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This Week on The Space Show


This week on The Space Show with David Livingston:

1. Monday, July 21, 2014: 2-3:30 PM PDT (5-6:30 PM EDT, 4-5:30 PM CDT): We welcome back DR. ERICK SEEDHOUSE on his new Space Tourism book.

2. Tuesday, July 22, 2014, 7 PM PDT (10 PM EDT, 9 PM CDT): We welcome DR. MARK SHELHAMER of NASA regarding his FISO talk from earlier this year regarding critical issues for Human Space Flight. His FISO talk was April 1, 2014.

3. Friday, June 27, 2014, 9:30 -11 AM PDT (12;30-2 PM EDT; 11:30-1 PM CDT): No show as am at NewSpace Conference.

4. Sunday, July 27, 2014, 12-1:30 PM PST, (3-4:30 PM EST, 2-3:30 PM CST). OPEN LINES. First time callers welcome. All space and STEM topics welcome.

Khrunichev Ships Heavy-lift Angara 5 to Plesetsk Cosmodrome

Angara rocket family (Credit: Roscosmos)

Angara rocket family (Credit: Roscosmos)

MOSCOW (Khrunichev PR) — Preparations are in full swing for the launch of Angara 5 heavy-lift launch vehicle, marking the next testing phase of the new Angara Space Rocket Complex (SRC).

The required testing completed, the first Angara 5 launch vehicle flight article has been shipped to Plesetsk from Khrunichev Space Center (KhSC) of Moscow.

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Video Interview With Planet Labs CTO


Video Caption: Space Station Live commentator Brandi Dean interviews Chris Boshuizen, co-founder and CTO of Planet Labs. This interview aired during Space Station Live on July 17, 2014.

A Closer Look at the UK’s Commercial Space Review


Following the release of the document, “UK Government Review of Commercial Spaceplane Certification and Operations: Summary and Conclusions,” almost all media attention focused on one element of the report: the 8 candidate sites for the nation’s first spaceport.

This laser focus is easy to understand. The fierce, tooth-and-nail competition to land some big government project will be fun to watch. And spaceports are super cool. Well, they are when space planes are actually flying to space. When like a decade goes by with people promising imminent spaceflights without a single one taking place, spaceports become a lot less cool.  (I’m looking at you…everybody in Mojave!)

But, I digress. I went through the 80-page document and the 321-page technical report its based on so you don’t have to. Why would I do this? Because you guys are the best! You’re very welcome.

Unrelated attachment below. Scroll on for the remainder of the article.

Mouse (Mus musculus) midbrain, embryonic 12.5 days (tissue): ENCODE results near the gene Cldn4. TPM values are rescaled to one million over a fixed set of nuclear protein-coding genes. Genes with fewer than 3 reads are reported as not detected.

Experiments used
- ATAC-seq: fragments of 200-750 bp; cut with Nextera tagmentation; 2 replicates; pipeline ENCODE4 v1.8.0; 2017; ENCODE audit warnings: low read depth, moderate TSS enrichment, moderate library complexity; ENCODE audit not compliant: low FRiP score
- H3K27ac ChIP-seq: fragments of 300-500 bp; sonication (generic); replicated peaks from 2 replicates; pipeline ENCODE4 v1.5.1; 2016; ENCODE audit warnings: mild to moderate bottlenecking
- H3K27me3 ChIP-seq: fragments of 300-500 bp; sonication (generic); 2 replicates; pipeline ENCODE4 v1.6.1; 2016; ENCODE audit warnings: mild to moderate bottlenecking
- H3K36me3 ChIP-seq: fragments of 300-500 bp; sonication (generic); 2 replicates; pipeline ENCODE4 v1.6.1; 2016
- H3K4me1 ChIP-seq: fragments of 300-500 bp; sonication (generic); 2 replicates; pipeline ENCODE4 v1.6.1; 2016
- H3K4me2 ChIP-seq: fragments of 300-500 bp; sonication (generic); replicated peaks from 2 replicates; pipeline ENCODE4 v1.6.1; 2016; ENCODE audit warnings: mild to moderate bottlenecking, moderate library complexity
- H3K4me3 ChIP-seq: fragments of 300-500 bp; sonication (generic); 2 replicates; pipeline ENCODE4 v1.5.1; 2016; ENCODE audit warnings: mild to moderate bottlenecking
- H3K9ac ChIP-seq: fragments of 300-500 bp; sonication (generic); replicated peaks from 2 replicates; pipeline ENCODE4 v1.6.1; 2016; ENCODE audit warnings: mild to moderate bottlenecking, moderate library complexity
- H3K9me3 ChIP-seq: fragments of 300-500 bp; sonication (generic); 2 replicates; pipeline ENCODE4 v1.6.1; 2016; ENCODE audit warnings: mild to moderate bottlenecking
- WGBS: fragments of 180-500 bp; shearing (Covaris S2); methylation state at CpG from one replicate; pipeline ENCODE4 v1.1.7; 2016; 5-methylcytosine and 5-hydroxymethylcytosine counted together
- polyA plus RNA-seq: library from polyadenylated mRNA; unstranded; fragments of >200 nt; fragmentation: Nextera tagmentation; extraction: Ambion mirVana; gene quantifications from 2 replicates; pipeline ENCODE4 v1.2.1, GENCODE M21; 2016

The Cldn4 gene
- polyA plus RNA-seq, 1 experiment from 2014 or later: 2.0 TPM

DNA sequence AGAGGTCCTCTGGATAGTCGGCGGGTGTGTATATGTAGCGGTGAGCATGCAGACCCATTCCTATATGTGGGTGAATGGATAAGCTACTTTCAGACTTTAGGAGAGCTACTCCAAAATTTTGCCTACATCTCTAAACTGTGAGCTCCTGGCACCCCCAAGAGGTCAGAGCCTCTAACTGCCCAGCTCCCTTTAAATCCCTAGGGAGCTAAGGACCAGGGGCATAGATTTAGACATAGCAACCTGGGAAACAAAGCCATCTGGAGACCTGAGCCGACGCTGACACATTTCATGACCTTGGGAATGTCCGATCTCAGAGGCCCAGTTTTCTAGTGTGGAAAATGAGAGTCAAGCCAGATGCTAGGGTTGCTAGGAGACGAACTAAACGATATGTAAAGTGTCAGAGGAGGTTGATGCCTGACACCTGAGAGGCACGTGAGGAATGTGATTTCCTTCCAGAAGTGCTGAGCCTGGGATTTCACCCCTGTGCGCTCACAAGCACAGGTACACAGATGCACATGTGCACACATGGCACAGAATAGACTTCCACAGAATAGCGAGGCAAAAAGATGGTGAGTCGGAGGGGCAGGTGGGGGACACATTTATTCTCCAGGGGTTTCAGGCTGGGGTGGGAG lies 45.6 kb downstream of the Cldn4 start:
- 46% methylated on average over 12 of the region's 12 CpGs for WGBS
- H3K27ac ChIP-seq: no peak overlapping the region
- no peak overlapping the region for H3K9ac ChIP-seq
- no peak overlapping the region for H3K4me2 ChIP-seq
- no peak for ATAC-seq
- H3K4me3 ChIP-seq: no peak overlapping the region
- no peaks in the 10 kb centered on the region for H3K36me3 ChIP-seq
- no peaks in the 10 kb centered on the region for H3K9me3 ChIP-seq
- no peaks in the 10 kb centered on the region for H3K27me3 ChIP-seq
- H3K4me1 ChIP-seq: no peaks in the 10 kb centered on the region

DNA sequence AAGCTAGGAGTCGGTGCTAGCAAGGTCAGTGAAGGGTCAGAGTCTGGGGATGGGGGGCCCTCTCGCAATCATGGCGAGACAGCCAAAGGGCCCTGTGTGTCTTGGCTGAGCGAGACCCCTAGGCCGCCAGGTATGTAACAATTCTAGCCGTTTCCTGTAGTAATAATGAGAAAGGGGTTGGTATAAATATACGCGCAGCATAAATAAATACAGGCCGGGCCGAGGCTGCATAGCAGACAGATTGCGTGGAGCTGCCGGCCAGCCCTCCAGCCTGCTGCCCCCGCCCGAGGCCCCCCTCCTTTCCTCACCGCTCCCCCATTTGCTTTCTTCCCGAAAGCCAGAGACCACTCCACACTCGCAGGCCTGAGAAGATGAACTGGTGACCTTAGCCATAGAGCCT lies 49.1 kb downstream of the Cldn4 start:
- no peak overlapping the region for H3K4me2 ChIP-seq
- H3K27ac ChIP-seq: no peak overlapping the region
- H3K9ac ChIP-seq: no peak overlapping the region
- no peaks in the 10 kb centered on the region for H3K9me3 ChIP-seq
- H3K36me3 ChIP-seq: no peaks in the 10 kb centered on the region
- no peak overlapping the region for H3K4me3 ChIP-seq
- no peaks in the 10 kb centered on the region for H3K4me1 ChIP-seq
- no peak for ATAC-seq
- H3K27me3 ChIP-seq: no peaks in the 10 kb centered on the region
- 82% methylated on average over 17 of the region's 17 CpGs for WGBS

Key excerpts follow with commentary as appropriate. Read away!

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Xoterra Space Founder Fatima Dyczynski Perishes on Flight MH17


A very sad note from Xoterra Space, a start-up company focused on big data analytics whose founder gave the above talk about the potential of space at TEDxGroningen last year.

We are very grieved by the loss of the founder of Xoterra Space, Fatima Dyczynski, who passed away in flight MH17 to Kuala Lumpur. Fatima was energetic, full of life and her dreams reached to the outermost of space. She was brightly outspoken, ambitious and incredibly motivated. Many people were inspired by her dreams to make space personal and her passion for innovation and business.

Our deepest condolences go to her parents, family and dear friends.

Comments are open for condolences.

My deepest sympathies to her family, friends and colleagues for their loss.

Business Briefs: NanoRacks’ New Platform, Blue Origin’s Investment, Surrey Satellite Backs Spaceport

The New Shepard Crew Capsule escaped to an altitude of 2,307 feet before deploying parachutes for a safe return. (Credit: Blue Origin)

The New Shepard Crew Capsule escaped to an altitude of 2,307 feet before deploying parachutes for a safe return. (Credit: Blue Origin)

A few Saturday morning commercial space updates:

NanoRacks to Sell Space on External ISS Platform. NanoRacks expects to lease space for experiments on an external platform at the International Space Station by the end of 2014. The rack, built for $10 million by Astrium North America, will be carried to the orbiting laboratory aboard a Cygnus cargo ship in October. “We finished manufacturing about a month ago … and it’s undergoing testing at the Johnson Space Center [in Houston] right now,” says NanoRacks Managing Director Jeffrey Manber. Space News